Fall Of The Bastards
Dusk Of An Ancient Age (Reissue)
posted on 1/2009 By:
So, I basically blindly signed up for this as I knew that US viking metal act Oakhelm was formed from the ashes of Fall of the Bastards, but knew nothing about the actual band or this release itself.
Formed in 2000 and with two albums and two splits under their belt, Portland’s Fall of the Bastards is no more, but if this re-issue of 2004's Dusk of an Ancient Age is any indication, Fall of the Bastards could well have been one of the US's best kept black metal secrets, plying a sort of epic, melodic but scathing form of blackened war metal that reminds me of early Epoch of Unlight and Forest of Impaled delivered with an almost Eastern European sense of pagan pride and authenticity.
I can’t say if the 8 tracks have been re-mastered or anything, but on their own merit, they are all blistering examples of pure and raw but also cleanly played melodic black metal that’s both feral and epic and you can see the groundwork for what would eventually be Oakhelm’s take on viking black metal. The vocals are a mix of black shriek and a rough death metal roar, but the music is predominantly a tremolo picked scythe of a very slightly pagan/nordic style, delivered with a clean but frosty and primal tone.
From opener “In the Midst of Obsolete” to acoustic closer “Dawn (The Morning After),” Fall of the Bastards display a grasp of dynamics and melody that many US black metal acts simply can’t deliver honestly without forcing the issue or completely aping their European peers, and while the material does have a European vibe as I mentioned before, it still has its own character. “Intrinsical Lost” has a perfectly balanced melodic trot and exploding seething melody while “Put to Death II” and the 30 second “Signs of an Impending Apocalypse” are black/death assaults. “Angelrot” and “Otherwise Blank Expression” probably encapsulate the overall sound of Fall of the Bastards succinctly, while "Idiot Parade” has a thrash backbone under the galloping harmonies.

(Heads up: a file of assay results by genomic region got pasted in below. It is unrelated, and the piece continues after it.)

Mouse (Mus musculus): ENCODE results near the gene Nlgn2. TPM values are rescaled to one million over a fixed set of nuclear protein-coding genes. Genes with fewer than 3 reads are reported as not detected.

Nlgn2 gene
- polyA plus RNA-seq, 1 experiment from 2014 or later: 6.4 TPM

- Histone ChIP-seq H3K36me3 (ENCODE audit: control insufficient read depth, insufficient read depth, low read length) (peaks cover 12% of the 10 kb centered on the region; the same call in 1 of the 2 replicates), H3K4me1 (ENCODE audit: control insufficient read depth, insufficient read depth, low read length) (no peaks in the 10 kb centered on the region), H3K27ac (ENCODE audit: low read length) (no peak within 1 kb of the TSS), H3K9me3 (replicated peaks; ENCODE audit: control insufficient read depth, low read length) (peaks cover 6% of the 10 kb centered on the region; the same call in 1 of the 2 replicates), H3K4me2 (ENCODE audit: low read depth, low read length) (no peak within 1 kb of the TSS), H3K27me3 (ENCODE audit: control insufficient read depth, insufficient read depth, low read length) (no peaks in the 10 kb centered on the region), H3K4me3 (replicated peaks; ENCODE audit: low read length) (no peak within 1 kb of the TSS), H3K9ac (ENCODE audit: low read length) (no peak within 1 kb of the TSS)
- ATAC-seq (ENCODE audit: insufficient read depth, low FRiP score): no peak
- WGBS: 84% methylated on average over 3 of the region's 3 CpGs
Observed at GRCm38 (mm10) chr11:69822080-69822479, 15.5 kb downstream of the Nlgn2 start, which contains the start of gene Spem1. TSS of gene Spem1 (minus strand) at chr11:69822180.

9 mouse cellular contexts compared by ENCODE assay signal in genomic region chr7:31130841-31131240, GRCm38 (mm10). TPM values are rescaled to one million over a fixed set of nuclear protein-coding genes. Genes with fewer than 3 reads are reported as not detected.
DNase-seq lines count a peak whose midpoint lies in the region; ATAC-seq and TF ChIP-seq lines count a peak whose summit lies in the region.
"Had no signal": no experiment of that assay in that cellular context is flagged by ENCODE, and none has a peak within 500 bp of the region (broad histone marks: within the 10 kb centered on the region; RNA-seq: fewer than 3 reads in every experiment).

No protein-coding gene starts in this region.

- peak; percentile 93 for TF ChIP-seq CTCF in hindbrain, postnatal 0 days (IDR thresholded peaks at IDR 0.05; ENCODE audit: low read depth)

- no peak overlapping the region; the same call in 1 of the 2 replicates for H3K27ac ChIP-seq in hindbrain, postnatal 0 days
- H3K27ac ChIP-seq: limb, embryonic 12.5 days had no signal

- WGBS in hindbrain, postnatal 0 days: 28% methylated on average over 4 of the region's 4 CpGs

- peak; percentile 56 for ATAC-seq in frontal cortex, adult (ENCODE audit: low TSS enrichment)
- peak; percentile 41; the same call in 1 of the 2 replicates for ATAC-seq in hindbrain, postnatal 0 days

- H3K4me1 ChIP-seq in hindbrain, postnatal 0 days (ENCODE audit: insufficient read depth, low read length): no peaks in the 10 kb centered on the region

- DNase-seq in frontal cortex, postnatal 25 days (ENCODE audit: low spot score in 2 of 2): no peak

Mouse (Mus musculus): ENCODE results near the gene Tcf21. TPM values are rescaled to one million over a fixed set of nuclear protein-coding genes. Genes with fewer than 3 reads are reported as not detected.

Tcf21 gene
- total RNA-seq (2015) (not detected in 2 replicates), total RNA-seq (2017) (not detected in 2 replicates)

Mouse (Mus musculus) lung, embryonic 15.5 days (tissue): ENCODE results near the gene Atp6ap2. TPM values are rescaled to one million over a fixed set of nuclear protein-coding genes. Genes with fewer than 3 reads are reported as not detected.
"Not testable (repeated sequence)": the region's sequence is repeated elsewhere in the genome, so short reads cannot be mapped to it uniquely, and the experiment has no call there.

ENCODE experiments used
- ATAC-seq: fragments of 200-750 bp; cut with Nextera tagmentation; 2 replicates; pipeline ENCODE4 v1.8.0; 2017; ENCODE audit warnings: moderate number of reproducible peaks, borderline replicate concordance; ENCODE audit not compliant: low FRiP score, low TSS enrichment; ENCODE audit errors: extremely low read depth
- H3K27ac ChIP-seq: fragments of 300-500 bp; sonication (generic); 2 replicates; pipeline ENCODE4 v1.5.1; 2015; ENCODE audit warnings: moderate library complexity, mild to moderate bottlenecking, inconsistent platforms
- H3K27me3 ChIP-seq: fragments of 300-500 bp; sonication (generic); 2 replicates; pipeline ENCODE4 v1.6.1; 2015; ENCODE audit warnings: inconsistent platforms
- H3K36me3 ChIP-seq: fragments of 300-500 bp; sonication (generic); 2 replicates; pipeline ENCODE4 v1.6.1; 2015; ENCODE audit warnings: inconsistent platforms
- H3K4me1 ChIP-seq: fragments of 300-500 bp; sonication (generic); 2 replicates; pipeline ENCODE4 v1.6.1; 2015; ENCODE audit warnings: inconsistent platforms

In all a very nice re-issue, one that is actually worth it despite a lack of additional material as when the original material is this solid, there’s no need to dress it up with useless, bad quality demo tracks or needless photo galleries.
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